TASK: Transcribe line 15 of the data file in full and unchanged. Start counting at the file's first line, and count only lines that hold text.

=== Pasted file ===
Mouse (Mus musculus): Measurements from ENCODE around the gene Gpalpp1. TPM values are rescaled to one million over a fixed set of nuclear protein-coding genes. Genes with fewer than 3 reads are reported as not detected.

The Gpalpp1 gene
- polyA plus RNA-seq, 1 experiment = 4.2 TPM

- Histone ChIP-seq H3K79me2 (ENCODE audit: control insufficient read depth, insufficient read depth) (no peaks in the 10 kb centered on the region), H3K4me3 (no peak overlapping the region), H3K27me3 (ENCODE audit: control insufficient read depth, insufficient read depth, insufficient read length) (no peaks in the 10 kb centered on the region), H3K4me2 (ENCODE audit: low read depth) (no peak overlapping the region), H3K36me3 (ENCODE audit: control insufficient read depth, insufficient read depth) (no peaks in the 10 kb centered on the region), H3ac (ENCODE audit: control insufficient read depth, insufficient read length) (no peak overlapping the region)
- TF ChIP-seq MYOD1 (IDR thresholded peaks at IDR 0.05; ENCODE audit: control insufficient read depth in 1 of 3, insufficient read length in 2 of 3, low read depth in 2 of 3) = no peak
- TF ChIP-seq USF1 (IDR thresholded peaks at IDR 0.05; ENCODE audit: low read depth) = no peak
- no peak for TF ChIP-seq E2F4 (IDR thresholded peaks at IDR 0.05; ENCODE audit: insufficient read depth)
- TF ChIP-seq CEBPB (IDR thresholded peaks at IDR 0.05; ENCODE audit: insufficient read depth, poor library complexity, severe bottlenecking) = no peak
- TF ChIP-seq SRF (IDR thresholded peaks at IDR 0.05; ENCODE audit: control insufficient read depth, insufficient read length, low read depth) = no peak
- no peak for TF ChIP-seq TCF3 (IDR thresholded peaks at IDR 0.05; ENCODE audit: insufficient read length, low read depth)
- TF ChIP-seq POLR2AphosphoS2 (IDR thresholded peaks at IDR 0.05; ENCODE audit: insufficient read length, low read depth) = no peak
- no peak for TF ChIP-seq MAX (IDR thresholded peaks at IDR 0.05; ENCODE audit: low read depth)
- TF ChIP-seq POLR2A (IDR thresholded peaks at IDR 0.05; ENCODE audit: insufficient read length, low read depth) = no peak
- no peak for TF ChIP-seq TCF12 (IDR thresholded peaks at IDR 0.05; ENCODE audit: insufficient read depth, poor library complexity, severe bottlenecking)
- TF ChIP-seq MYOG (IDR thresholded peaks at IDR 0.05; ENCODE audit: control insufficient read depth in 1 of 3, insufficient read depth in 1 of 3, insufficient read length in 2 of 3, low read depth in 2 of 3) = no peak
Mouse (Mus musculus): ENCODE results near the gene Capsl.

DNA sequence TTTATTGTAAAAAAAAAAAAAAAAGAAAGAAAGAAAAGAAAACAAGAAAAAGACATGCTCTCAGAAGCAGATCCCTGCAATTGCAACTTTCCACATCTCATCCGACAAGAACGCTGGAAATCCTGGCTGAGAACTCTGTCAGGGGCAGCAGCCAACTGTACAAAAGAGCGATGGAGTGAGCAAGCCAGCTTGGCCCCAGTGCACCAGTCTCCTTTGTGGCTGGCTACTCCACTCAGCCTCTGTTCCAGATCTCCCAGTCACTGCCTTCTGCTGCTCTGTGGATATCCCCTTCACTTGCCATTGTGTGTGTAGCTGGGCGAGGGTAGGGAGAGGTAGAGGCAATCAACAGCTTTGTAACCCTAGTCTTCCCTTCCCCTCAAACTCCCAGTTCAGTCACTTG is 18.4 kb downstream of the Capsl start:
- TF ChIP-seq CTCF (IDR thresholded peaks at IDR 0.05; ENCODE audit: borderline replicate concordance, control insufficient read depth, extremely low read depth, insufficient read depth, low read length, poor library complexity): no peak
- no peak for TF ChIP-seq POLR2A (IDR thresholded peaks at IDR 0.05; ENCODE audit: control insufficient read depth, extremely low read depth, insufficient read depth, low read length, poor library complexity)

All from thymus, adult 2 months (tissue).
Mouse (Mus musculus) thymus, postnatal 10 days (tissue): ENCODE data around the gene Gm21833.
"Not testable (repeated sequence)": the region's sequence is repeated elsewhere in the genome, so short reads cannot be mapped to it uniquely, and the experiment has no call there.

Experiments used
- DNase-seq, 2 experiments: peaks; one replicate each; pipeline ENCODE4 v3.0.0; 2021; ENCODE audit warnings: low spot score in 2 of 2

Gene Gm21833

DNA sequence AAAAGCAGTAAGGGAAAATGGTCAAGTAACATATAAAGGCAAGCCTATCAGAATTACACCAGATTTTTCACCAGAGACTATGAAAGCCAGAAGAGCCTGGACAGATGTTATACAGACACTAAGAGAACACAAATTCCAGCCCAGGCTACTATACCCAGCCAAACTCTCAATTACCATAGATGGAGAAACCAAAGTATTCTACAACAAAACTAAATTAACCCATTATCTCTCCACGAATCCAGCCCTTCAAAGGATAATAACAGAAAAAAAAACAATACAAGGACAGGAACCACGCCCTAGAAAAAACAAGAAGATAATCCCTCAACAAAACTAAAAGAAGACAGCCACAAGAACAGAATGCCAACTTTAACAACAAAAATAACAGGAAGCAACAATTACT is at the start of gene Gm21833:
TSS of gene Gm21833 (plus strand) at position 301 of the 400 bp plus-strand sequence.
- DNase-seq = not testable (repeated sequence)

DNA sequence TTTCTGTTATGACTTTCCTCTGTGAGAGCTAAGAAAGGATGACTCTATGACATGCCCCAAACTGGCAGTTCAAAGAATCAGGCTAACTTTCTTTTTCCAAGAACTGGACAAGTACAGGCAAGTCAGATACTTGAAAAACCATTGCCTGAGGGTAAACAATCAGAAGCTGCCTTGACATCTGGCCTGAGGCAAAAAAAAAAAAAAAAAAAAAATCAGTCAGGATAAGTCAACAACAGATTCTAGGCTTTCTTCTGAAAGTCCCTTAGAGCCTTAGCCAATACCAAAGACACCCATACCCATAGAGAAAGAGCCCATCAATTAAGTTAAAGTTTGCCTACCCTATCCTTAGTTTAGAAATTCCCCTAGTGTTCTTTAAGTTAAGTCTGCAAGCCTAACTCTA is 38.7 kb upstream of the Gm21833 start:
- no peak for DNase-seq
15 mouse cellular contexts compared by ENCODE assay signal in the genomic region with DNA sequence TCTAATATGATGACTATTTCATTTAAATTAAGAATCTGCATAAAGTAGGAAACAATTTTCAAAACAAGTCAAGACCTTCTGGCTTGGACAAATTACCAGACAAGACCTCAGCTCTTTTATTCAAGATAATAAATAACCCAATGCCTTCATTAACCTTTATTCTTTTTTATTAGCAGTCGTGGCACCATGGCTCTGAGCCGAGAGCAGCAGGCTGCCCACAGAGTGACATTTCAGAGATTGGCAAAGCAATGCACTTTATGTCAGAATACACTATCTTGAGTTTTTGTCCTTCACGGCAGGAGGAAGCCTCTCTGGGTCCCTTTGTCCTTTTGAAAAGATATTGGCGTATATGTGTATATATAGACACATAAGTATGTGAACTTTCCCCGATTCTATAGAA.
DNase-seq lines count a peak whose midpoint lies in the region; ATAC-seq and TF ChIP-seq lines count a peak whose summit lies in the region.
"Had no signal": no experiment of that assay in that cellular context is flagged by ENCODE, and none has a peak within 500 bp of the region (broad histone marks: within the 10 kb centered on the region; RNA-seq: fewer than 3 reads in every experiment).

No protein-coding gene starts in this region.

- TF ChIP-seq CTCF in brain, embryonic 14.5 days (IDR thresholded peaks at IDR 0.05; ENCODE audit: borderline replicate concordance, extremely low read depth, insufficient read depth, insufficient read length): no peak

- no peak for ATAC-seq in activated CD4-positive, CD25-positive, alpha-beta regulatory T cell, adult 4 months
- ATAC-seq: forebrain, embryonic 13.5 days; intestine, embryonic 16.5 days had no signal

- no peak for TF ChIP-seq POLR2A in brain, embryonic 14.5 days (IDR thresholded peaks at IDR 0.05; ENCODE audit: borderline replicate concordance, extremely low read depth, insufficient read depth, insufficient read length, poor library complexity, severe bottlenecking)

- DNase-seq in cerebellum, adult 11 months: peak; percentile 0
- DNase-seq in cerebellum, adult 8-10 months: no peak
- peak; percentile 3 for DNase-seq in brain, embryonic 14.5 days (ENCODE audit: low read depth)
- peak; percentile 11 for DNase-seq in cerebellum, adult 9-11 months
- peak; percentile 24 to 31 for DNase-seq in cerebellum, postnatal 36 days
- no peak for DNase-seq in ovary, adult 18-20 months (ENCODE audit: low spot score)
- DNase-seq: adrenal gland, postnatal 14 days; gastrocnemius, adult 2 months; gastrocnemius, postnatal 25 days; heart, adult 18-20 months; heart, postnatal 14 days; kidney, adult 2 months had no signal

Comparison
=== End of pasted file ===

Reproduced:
- TF ChIP-seq MYOG (IDR thresholded peaks at IDR 0.05; ENCODE audit: control insufficient read depth in 1 of 3, insufficient read depth in 1 of 3, insufficient read length in 2 of 3, low read depth in 2 of 3) = no peak